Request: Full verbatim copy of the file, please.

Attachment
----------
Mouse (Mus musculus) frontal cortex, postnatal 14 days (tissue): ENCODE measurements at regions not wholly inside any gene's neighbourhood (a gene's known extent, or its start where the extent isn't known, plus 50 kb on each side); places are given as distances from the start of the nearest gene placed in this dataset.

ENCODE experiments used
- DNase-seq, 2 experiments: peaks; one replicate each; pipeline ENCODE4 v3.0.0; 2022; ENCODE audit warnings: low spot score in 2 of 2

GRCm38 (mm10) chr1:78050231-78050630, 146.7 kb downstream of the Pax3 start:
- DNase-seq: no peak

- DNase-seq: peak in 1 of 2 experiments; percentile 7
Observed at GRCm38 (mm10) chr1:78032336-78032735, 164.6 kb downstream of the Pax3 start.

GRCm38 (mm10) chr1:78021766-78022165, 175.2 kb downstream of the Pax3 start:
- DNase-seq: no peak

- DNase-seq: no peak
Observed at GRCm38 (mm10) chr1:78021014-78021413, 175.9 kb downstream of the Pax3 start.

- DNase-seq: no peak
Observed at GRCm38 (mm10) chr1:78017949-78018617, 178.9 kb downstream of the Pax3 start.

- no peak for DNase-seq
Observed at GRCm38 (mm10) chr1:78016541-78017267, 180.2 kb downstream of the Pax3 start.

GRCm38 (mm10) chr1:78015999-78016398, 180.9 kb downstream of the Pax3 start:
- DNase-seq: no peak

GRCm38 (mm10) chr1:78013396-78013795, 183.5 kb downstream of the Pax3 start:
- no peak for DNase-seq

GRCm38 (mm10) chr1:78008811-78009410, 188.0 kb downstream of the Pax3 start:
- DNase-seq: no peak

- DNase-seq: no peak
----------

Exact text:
Mouse (Mus musculus) frontal cortex, postnatal 14 days (tissue): ENCODE measurements at regions not wholly inside any gene's neighbourhood (a gene's known extent, or its start where the extent isn't known, plus 50 kb on each side); places are given as distances from the start of the nearest gene placed in this dataset.

ENCODE experiments used
- DNase-seq, 2 experiments: peaks; one replicate each; pipeline ENCODE4 v3.0.0; 2022; ENCODE audit warnings: low spot score in 2 of 2

GRCm38 (mm10) chr1:78050231-78050630, 146.7 kb downstream of the Pax3 start:
- DNase-seq: no peak

- DNase-seq: peak in 1 of 2 experiments; percentile 7
Observed at GRCm38 (mm10) chr1:78032336-78032735, 164.6 kb downstream of the Pax3 start.

GRCm38 (mm10) chr1:78021766-78022165, 175.2 kb downstream of the Pax3 start:
- DNase-seq: no peak

- DNase-seq: no peak
Observed at GRCm38 (mm10) chr1:78021014-78021413, 175.9 kb downstream of the Pax3 start.

- DNase-seq: no peak
Observed at GRCm38 (mm10) chr1:78017949-78018617, 178.9 kb downstream of the Pax3 start.

- no peak for DNase-seq
Observed at GRCm38 (mm10) chr1:78016541-78017267, 180.2 kb downstream of the Pax3 start.

GRCm38 (mm10) chr1:78015999-78016398, 180.9 kb downstream of the Pax3 start:
- DNase-seq: no peak

GRCm38 (mm10) chr1:78013396-78013795, 183.5 kb downstream of the Pax3 start:
- no peak for DNase-seq

GRCm38 (mm10) chr1:78008811-78009410, 188.0 kb downstream of the Pax3 start:
- DNase-seq: no peak

- DNase-seq: no peak